Every Monday during the minor league season, we take a look at the top performers in the Pittsburgh Pirates farm system, giving scouting reports on the top ten pitchers and top ten hitters from the previous week. The column was originally called Top Performers until last year when we changed it to The Twenty. The number 21 obviously has a lot of significance for the Pittsburgh Pirates and their fans, so we expanded this article to include one extra player.
Each Monday, we will highlight one Player of the Week, who will be followed by ten pitchers and ten batters who excelled during the previous week. This isn’t a top prospect list, so any player in the system can make the list if he has a strong week. Our scouting reports are based on first-hand views throughout the system, where we have coverage for all four full-season affiliates. We also get extra views via MiLB.tv, giving us a look at the entire farm system throughout the season.
Player of the Week
JT Brubaker, RHP, Indianapolis – Had an outstanding past week and that was after appearing in last week’s The 21. In the one start that got him in last week’s article, he allowed one run over seven innings. He matched that performance on Monday, although he did it with no walks and eight strikeouts. That’s a difficult outing to top, but he did just that on Saturday. Brubaker went eight shutout innings on just three hits, with no walks and six strikeouts. He now has his Triple-A ERA down to 3.24 through 17 starts and his walks have really gone down after a poor stretch of three games in which he walked 13 batters total. Since then (June 7th) he has walked 12 batters in 11 starts. Brubaker has shown outstanding stuff recently, now adding a low-90s cutter to his 95-96 MPH fastball that has touched 99 MPH.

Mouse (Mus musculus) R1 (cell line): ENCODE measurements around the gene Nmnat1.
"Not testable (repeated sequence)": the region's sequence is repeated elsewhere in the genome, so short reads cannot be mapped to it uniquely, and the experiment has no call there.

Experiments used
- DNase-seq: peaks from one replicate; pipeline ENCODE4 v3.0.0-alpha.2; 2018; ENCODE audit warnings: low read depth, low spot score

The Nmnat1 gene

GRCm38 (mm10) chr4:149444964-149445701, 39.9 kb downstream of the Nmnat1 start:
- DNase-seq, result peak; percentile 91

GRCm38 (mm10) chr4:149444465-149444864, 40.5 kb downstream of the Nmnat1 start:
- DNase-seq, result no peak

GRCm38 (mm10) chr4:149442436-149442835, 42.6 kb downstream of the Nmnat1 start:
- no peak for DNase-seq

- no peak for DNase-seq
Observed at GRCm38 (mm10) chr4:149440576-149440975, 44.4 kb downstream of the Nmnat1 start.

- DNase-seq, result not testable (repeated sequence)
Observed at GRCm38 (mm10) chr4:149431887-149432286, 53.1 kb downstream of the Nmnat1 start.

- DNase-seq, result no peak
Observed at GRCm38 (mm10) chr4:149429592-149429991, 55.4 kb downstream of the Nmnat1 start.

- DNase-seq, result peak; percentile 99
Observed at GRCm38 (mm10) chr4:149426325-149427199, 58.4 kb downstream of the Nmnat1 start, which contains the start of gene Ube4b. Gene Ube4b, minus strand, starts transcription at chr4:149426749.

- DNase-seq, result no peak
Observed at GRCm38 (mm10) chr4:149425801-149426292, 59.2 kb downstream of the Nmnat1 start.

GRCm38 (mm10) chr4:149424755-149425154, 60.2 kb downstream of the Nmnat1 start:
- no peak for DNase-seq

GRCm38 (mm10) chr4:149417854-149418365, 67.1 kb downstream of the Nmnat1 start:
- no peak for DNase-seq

Edgar Barrios, INF, DSL Pirates – Barrios was signed as an international amateur free agent by the Pirates back in January. He came from Colombia, where he had an extensive track record of success both local and in international tournaments, and he was one of the top available free agents at the time. His small stature (5’9″, 145 pounds) likely held him back from signing earlier. Barrios just turned 18 two weeks ago. This past week, he picked up ten hits, including two three-hit games. He was a shortstop growing up, but the Pirates have bounced him around the infield, seeing almost equal time at second base, shortstop and third base. Barrios is doing what you would expect from a small middle infielder. He’s getting on base, with 27 walks leading to a .366 OBP, and he has stolen 12 bases in 18 attempts. He hasn’t shown any power yet, but he has room to fill out as he gets older.
Paul Brands, Util, Morgantown – The Pirates signed Brands out of the Netherlands, where he was considered one of the top prospects. The 21-year-old began his career as a catcher, transforming into a utility player at this point due to his athleticism. If he continues to hit like he did this past week, that versatility will allow him to get into the lineup more often. Brands started the week by reaching base safely seven times in a row, going 4-for-4 on Monday, then 2-for-2 with a walk on Tuesday. He finished it off by collecting two hits and an RBI on Sunday. He has already played six positions this year with Morgantown, everywhere except center field, shortstop and pitcher. Brands played some second base and outfield in Extended Spring Training each of the last two seasons. He also played those spots before he signed with the Pirates, so he had little trouble expanding into a full-time utility role.